1st Edition

(In)Hospitable Encounters in Chicanx and Latinx Literature, Culture, and Thought

    288 Pages 8 Color & 13 B/W Illustrations
    by Routledge

    This volume addresses the notion of (in)hospitality in the culture, literature, and thought of Chicanx and Latinx in the United States. It underscores those “stranger others” against whom nativist fear and state violence are directed: undocumented migrants, refugees, and asylum seekers. Critical analyses focus on the topics of immigration and state violence, hospitality in written and visual narratives, and the role of hospitality in the translation of academic and literary works. All essays explore the conditional character of hospitality towards Chicanx and Latinx and its attending myths and discourses. Dwelling on the predicament that individuals and groups face as strangers, unwelcome guests, and unwilling hosts, the essays also explore the ways in which Latinx writers, artists, and film makers may or may not challenge the guest-host relationship. The ethical concern that runs through the volume considers material history and the institutional, disciplinary regulation of the uncertainty of hospitality acts as factors determining the narratives about foreign others.

    List of Contributors




    Introduction: Integrating Western and Decolonial Approaches to Hospitality

    Maria Antònia Oliver-Rotger and Pere Gifra-Adroher


    Defining (In)hospitable Encounters

    Immigration, Hospitality, and State Violence

    Critical Tropes of (In)Hospitality in Chicanx and Latinx Cultural Studies

    Translation as Hospitality



    Part I: Immigration, Hospitality, and State Violence


    Chapter 1. (In)Hospitality in Tornillo, Texas: Unaccompanied Minors, Art, and Resilience

    María-Socorro Tabuenca-Córdoba


    Chapter 2. Convivial Solidarities versus Border Necropolitics in Francisco Cantú’s The Line Becomes a River. Dispatches from the Border

    Esther Álvarez-López


    Chapter 3. Penelope's House and the Immigration Courts on a ‘Hostipitalitarian’ Border

    Rocío Irene Mejía


    Chapter 4. Power and Visibility: The Unfinished Story of The Infiltrators

    Alex Rivera


    Part II: Narratives of (In)Hospitality


    Chapter 5. Hospitality, Nepantilism, and a Sentipensante Approach to the US-Mexico Borderlands

    Norma E. Cantú


    Chapter 6. “Aquí te falta,” “Aquí te sobra:” (In)Hospitality in Ramón “Tianguis” Pérez’s Diary of an Undocumented Immigrant

    Marta E. Sánchez


    Chapter 7. Photographing Dreams: Cinema against the Reality of US Hospitality

    Juan G. Etxeberria


    Chapter 8. Metafiction in Salvador Plascencia’s The People of Paper: In and Out of a Blurred Text of Hospitality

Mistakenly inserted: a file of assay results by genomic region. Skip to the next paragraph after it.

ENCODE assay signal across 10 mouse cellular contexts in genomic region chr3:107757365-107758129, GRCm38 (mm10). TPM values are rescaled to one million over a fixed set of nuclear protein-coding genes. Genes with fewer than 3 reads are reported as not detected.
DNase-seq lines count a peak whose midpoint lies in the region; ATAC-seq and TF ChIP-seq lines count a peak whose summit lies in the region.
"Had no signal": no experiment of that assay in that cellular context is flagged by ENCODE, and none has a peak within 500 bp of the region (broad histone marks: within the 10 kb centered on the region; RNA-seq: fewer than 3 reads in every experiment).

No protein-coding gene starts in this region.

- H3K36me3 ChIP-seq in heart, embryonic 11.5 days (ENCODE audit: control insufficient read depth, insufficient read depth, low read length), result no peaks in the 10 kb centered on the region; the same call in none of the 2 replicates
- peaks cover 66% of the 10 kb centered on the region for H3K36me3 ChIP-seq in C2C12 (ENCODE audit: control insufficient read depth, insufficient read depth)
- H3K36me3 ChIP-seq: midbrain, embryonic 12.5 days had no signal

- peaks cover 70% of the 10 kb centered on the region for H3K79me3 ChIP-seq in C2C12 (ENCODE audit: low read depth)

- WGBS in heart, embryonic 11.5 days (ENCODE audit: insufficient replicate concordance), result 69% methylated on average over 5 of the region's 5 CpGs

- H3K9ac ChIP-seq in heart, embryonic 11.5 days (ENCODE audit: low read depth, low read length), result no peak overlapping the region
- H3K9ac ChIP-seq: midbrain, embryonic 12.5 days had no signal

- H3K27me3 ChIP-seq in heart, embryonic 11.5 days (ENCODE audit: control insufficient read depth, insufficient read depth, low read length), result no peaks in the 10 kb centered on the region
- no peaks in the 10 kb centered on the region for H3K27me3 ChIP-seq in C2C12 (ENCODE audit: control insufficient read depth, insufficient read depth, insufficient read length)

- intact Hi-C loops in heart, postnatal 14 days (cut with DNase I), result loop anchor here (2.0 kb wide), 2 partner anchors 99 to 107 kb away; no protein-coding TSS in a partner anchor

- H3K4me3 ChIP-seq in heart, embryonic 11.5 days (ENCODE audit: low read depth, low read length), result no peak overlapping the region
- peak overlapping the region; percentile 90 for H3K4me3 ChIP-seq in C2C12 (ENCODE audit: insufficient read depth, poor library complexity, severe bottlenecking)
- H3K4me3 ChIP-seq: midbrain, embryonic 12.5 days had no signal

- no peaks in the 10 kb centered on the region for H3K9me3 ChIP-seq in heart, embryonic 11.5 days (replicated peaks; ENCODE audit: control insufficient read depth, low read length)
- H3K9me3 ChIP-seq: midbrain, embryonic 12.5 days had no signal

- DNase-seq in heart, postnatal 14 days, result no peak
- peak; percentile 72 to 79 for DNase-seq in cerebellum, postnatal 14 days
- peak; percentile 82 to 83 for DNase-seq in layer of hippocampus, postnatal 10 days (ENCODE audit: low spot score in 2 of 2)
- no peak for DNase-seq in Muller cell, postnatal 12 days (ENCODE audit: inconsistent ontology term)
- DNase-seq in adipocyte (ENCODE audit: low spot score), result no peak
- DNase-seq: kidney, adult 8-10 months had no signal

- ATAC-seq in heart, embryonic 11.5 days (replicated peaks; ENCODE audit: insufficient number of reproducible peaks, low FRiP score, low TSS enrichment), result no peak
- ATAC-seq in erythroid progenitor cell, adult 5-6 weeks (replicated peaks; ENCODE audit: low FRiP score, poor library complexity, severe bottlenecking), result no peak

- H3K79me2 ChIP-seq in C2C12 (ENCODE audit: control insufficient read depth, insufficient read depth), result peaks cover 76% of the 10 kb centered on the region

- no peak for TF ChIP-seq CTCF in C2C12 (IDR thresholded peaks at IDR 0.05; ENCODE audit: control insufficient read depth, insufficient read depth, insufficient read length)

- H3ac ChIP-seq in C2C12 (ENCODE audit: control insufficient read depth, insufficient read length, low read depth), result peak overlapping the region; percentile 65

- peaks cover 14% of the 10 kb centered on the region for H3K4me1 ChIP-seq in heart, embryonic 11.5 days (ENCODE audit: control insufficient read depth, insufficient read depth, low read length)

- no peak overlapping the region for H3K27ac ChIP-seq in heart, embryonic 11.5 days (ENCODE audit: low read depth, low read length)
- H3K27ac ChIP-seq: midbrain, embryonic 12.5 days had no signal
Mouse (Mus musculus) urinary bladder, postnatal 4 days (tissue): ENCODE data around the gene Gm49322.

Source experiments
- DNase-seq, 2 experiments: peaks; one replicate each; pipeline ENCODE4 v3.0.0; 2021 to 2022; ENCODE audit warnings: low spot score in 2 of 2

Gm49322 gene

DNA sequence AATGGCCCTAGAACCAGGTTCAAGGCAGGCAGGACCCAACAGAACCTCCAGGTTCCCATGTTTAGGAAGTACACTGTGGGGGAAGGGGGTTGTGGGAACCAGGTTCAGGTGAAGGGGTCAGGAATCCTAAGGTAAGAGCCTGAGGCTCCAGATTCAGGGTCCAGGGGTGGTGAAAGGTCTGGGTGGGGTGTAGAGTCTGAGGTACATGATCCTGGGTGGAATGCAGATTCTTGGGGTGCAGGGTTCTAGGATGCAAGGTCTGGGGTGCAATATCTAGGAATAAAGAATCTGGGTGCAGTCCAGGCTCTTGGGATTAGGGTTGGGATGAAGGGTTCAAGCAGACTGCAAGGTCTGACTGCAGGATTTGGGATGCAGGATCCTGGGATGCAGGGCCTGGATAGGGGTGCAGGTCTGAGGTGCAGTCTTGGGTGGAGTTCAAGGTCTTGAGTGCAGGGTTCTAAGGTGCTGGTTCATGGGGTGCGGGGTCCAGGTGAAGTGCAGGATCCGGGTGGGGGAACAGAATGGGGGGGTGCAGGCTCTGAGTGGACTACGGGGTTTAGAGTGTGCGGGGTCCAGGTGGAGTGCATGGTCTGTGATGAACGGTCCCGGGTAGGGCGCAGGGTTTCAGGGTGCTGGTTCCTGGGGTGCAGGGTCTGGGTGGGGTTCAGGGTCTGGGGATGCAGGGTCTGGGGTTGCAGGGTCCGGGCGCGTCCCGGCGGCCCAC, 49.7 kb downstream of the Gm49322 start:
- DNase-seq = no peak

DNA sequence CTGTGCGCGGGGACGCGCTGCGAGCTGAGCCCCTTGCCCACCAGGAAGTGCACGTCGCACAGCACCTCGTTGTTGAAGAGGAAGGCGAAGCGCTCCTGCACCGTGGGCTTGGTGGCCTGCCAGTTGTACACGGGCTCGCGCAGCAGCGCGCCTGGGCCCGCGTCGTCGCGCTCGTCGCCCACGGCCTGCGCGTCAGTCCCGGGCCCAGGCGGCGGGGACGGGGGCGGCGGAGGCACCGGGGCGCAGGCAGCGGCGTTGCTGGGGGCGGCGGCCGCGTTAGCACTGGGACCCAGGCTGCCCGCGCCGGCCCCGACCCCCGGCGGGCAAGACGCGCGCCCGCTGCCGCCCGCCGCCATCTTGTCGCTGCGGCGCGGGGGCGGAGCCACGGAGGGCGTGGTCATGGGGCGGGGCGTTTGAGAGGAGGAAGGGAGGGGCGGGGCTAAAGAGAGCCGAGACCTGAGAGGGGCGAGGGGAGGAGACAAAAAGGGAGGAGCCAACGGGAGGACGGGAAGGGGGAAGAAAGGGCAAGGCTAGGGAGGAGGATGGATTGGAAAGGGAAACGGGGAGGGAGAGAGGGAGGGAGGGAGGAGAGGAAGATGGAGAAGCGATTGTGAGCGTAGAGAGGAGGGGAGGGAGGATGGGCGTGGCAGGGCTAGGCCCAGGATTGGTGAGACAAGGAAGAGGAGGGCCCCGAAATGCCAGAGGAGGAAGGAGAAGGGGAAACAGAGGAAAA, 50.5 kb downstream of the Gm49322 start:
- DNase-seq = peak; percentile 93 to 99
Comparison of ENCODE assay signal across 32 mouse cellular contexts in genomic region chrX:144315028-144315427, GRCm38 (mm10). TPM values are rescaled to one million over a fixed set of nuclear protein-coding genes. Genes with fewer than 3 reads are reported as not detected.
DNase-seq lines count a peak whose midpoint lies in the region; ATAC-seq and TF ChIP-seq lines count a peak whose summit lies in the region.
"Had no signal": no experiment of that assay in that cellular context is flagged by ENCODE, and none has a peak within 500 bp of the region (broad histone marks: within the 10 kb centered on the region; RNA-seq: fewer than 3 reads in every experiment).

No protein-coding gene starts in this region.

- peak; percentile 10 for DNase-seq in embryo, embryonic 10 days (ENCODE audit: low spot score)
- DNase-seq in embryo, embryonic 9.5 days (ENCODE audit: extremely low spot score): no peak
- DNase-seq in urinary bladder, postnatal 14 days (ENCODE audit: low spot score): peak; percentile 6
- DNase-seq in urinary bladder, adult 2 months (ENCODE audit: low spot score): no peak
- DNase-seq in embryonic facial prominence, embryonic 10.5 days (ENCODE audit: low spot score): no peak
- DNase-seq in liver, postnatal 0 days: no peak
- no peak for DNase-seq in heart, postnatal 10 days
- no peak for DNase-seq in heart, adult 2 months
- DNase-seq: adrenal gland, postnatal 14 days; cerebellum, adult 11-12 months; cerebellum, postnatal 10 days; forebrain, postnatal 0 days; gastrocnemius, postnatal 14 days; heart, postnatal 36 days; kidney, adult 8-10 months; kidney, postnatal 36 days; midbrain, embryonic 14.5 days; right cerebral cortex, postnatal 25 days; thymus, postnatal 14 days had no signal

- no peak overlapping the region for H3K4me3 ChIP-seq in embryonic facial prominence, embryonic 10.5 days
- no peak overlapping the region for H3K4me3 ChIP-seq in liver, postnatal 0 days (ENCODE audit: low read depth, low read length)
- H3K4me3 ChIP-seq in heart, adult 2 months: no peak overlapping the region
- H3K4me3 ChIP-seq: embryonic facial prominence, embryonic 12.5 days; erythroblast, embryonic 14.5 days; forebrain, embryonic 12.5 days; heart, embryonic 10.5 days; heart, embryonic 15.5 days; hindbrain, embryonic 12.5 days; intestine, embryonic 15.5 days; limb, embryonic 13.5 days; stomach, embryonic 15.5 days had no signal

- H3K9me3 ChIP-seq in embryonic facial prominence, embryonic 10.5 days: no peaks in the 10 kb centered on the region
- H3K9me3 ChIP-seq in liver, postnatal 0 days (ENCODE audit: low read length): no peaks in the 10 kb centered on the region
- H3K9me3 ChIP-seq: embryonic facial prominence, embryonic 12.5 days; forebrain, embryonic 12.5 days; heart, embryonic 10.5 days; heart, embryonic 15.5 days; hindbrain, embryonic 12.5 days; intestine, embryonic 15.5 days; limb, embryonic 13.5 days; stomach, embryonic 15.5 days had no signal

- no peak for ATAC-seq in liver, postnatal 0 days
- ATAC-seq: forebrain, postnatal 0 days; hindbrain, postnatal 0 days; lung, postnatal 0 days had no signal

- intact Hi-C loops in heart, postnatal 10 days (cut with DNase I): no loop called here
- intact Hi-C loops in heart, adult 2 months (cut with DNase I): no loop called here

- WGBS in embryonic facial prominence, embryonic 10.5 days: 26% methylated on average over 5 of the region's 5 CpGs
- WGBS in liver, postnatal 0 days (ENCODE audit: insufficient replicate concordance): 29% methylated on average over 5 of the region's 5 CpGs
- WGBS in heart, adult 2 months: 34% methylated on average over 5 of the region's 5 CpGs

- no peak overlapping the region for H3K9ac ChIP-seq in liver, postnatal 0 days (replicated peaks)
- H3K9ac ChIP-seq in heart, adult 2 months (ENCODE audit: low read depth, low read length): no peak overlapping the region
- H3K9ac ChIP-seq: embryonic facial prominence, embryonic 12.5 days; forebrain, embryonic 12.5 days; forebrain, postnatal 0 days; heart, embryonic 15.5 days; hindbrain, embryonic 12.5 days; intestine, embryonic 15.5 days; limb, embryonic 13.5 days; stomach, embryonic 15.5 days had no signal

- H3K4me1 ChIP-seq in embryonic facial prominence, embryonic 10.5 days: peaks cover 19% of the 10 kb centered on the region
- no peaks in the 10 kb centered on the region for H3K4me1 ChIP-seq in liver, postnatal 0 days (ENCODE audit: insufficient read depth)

Francisco A. Lomelí


    Part III: Translation as Hospitality


    Chapter 9. Translation as Bienvenida:  The Digital Threshold of The Codex Nepantla Project

    Alicia Gaspar de Alba


    Chapter 10. Linguistic and Narrative Hospitality in the Translation of Daisy Hernández’s ‘Before Love, Memory’

    Mattea Cussel






    Bearing Witness: Inhospitable Encounters with The Politics of Rage, Hate, and Grievance

    Norma Alarcón




    Maria Antònia Oliver-Rotger is Associate Professor at the Humanities Department of Universitat Pompeu Fabra (Barcelona). Her most recent research focuses on the testimonial, documentary, and auto-ethnographic aspects of Chicanx and Latinx literature.  She is the author of Battlegrounds and Crossroads: Social and Imaginary Space in Writings by Chicanas (2003). She is also the editor of Diaspora and Return in American Literature (Routledge, 2015) and of a special issue devoted to Rethinking Hospitality through the Culture, Literature, and Thought of Contemporary US Women of Color for Lectora: Revista de dones i textualitat (2023). She has published essays in journals such as Melus, Aztlán, Signs, Interdisciplinary Literary Studies, Journal of American Studies, and in edited volumes published by Routledge, Brill, and Palgrave Macmillan.


    Pere Gifra-Adroher is Associate Professor of English at Universitat Pompeu Fabra in Barcelona (Catalonia, Spain). His research focuses on nineteenth-century American literature, Anglophone travel writing on Spain, and cross-cultural relations between the Iberian Peninsula and the English-speaking world. He is the author of Between History and Romance: Travel Writing on Spain in the Early Nineteenth-Century United States (2000) and editor of a special issue on “American Travel Writing on Spain” for the Revista de Filología de la Universidad de La Laguna (2019). He has also co-edited, with Montserrat Cots and Glyn Hambrook, Interrogating Gazes: Comparative Critical Views on the Representation of Foreignness and Otherness (2013), and with Jacqueline Hurtley Hannah Lynch and Spain (2018).